Maggie Dillion Photography
Maggie Dillon

941-270-6487

maggie@maggiedillonphotography.com

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Artist Information for Maggie Dillon

Influenced by the nostalgia of old film, I capture candid moments from the 1930’s to the 1950’s in my textile work. Particularly choosing images that appear photo-journalistic, I create a dialog that highlights cultural and social shifts of the mid-20th century as America grew out of the Great Depression.

My work celebrates an unawareness of the camera in contrast to contemporary selfie culture, creating a more honest and intimate acceptance of a social portraiture that is simultaneously ordinary and meaningful.

By combining textures and patterns, my work allows the viewer to experience not only the history through imagery, but also my contemporary fiber technique.

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Illumination of Grace

Illumination of Grace56" x 40"  

The night turns into the dawn of a new day. Basking in the gentile first light of day, deep reflection inspires the illumination of the mind.

My work reawakens a calm moment that is meaningful and ordinary at the same time. I choose images that have a photojournalistic quality and celebrate natural, uninterrupted situations. The viewer can add their own story to the images as if the subjects are characters in a book.



Lincolnville: Revisited

Lincolnville: Revisited50" x 40"  

One early morning, on my way to Jacksonville Quilt Fest, I drove through Lincolnville, a historic neighborhood in Saint Augustine, Florida.  Through the still morning fog, I noticed an older man sitting outside his home reading his bible, a routine that seemed very familiar to him. As I drove by, I was so struck by the scene that I could not get it out of my mind.  Later, I used photoshop to combine about 12 photographs and recreate the man’s image. Being that Saint Augustine was the place I began creating my artworks, this piece is incredibly special to me.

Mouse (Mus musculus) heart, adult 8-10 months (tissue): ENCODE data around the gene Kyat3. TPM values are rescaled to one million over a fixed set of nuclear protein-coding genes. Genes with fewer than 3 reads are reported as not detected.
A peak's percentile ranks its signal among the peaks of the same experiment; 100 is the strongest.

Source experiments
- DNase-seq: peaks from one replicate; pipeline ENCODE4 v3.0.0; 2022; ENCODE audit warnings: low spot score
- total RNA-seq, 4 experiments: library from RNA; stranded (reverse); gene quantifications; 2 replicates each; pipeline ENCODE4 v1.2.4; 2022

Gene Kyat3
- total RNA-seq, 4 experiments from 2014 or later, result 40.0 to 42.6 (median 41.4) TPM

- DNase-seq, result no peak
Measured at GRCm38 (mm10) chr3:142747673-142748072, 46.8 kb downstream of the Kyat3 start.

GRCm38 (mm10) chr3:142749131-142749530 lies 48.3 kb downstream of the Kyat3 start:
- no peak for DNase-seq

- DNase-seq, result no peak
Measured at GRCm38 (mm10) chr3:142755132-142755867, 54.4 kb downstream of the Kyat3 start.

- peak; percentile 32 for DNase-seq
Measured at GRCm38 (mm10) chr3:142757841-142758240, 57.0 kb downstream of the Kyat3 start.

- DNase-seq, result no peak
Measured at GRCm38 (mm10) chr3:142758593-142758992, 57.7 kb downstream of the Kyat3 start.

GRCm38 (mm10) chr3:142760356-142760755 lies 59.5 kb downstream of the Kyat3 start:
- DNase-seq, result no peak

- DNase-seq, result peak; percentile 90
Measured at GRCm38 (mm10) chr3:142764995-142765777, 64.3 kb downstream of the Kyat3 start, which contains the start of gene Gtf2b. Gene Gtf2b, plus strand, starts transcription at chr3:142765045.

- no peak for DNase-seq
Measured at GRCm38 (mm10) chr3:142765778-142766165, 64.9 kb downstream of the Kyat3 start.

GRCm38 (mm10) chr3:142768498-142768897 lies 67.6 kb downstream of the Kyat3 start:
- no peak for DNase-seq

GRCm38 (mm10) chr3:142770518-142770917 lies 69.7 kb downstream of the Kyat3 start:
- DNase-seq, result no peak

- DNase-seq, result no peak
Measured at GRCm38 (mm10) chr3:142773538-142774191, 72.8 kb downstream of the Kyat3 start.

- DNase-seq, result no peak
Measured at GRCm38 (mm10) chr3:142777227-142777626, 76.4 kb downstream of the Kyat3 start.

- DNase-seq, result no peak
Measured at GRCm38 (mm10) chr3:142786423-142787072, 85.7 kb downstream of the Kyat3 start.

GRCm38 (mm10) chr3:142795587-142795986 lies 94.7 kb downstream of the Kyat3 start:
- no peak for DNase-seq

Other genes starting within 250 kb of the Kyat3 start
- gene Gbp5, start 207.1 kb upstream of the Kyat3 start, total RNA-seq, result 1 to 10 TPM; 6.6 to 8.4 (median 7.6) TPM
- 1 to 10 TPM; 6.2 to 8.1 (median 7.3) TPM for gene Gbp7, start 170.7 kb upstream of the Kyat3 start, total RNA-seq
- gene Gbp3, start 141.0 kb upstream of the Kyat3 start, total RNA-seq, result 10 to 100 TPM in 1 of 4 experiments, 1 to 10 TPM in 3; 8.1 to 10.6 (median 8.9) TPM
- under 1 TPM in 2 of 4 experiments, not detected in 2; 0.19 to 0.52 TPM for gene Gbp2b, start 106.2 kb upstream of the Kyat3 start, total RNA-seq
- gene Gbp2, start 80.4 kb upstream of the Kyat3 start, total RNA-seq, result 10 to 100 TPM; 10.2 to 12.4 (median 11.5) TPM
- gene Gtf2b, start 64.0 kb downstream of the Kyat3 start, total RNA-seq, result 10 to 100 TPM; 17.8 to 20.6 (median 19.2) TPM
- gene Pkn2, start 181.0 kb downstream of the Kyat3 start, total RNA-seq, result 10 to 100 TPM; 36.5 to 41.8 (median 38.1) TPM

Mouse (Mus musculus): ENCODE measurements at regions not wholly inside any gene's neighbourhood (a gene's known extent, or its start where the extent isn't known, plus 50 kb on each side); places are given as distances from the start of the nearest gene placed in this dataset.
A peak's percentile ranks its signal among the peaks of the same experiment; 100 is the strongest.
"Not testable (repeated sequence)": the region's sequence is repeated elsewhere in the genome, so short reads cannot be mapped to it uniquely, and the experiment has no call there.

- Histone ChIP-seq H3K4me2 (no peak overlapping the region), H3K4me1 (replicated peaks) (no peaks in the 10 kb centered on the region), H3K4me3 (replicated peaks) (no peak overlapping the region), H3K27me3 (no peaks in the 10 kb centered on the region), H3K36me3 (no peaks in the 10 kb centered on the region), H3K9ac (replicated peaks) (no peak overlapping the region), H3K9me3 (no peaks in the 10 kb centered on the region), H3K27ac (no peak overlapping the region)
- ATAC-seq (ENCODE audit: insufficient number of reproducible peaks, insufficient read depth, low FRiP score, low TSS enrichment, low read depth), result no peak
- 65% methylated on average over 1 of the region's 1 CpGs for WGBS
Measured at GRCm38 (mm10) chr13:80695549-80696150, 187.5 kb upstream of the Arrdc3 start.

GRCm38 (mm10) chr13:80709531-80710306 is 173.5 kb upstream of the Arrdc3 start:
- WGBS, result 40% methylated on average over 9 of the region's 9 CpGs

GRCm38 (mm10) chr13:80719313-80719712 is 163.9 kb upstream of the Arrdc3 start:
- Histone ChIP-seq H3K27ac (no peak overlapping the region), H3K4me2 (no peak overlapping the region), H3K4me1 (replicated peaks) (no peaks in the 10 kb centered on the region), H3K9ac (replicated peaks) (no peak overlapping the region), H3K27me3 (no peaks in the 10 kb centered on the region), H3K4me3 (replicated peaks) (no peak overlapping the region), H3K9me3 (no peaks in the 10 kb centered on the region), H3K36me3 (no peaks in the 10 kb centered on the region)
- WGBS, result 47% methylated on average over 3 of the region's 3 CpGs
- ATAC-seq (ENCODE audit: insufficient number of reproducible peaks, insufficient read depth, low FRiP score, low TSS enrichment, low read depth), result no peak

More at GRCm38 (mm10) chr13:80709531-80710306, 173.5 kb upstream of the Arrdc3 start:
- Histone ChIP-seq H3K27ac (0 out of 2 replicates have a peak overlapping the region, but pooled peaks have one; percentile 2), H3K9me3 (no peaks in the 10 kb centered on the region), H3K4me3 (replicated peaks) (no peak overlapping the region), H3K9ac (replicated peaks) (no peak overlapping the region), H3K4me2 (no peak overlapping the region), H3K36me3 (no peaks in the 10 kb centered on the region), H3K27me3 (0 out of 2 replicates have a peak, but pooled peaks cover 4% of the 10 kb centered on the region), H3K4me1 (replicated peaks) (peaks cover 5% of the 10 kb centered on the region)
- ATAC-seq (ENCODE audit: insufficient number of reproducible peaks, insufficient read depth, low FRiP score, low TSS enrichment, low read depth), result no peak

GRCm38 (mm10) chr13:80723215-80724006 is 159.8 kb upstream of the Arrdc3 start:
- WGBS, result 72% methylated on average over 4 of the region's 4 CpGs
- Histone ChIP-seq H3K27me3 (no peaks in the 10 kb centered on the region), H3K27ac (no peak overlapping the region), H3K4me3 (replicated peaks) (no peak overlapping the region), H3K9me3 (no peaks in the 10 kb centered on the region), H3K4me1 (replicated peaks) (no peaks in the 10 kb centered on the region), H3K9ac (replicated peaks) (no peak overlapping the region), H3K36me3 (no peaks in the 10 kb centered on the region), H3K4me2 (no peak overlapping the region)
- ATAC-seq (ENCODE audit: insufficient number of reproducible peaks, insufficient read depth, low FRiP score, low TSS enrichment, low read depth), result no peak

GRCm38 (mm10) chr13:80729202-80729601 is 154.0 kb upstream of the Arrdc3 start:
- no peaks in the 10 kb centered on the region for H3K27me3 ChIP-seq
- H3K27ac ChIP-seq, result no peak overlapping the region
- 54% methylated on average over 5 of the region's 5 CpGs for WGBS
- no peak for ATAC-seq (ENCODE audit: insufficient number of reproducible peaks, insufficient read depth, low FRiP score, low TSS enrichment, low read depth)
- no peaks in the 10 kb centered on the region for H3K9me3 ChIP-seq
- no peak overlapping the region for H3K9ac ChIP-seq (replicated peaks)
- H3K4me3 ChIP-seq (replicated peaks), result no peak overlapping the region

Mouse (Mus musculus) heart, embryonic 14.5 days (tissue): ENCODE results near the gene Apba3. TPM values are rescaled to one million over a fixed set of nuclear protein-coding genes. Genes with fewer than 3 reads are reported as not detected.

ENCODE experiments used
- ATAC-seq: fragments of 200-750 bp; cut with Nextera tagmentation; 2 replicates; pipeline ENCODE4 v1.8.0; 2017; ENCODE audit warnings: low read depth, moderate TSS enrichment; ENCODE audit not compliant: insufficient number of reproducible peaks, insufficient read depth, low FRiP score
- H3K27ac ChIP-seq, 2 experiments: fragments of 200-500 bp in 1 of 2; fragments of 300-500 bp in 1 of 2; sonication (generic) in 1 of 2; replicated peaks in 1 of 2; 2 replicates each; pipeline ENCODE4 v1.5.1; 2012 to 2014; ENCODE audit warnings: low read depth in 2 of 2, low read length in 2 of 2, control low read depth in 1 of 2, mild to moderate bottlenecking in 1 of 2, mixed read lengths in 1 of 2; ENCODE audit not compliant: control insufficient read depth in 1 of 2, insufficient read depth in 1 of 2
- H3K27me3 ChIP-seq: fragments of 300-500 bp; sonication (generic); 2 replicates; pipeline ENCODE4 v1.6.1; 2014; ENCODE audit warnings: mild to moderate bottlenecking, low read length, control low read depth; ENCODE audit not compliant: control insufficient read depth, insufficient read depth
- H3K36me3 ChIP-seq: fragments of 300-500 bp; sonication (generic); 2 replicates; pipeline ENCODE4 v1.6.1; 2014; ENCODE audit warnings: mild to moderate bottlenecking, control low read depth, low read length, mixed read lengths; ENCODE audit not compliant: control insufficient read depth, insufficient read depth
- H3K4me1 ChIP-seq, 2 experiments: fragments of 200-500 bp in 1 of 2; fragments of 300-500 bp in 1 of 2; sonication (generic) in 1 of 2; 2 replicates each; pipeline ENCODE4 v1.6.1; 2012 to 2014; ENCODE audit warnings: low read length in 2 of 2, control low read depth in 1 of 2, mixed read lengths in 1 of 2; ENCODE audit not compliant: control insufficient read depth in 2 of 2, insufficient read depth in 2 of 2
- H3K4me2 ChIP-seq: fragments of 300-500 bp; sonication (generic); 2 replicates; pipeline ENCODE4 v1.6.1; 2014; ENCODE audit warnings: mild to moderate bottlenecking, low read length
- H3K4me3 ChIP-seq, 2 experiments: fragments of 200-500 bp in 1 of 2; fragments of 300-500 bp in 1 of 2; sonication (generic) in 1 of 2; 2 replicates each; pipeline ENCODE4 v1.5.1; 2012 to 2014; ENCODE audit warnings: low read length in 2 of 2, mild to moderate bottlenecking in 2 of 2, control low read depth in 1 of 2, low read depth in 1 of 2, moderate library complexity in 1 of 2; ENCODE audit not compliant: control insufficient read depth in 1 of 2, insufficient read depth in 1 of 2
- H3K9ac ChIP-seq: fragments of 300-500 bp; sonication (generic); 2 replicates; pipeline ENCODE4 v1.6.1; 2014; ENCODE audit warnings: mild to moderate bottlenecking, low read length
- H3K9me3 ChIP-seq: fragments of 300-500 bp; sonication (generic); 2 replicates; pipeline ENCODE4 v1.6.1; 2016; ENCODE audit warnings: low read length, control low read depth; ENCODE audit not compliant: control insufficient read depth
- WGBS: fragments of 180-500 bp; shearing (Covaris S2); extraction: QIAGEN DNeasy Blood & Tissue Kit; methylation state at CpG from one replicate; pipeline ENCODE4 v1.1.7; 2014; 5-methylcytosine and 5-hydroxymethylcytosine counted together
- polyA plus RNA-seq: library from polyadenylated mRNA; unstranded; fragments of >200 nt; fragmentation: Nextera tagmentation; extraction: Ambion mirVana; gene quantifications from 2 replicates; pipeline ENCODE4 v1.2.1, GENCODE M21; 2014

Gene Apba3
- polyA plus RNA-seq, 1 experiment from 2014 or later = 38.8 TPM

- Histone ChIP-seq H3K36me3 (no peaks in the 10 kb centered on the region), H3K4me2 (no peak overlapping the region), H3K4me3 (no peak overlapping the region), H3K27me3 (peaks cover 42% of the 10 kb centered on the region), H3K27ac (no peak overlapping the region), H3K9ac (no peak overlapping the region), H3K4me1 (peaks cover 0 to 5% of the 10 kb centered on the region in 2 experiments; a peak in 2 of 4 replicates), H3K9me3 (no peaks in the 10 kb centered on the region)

N'awlins Heritage

N'awlins Heritage68" x 62"  

My work explores the relationship between time-honored, classic sensibilities and present day culture.

To many people, a quilt is a normal, everyday object. The quilt was originally a strictly utilitarian article, born of the necessity of providing warm covers for beds.

Many of my quilts feature everyday activities. But, by choosing to create these images, I am celebrating natural daily life while maintaining a sense of tradition.

What starts out as the mundane or everyday soon becomes a cherished item, leaving a sense of memorialization and the prospect of their reality. As photographs become distorted through layers of fabric, the viewer is left with an insight into the seams of our past.



Poppy Picnic

Poppy Picnic42" x 59"  

My work reawakens a calm moment that is meaningful and ordinary at the same time. I choose images that have a photojournalistic quality and celebrate natural, uninterrupted situations. The viewer can add their own story to the images as if the subjects are characters in a book.

I primarily work in the decades ranging from 1930's to 1950's based on candid moments – a girl's day at the lake, a picnic in a poppy field, reading a bible in the wee hours of the morning. 

There is something humbler about those decades. People are less aware of the camera. Vintage images seem purer, even elegant in their simplicity.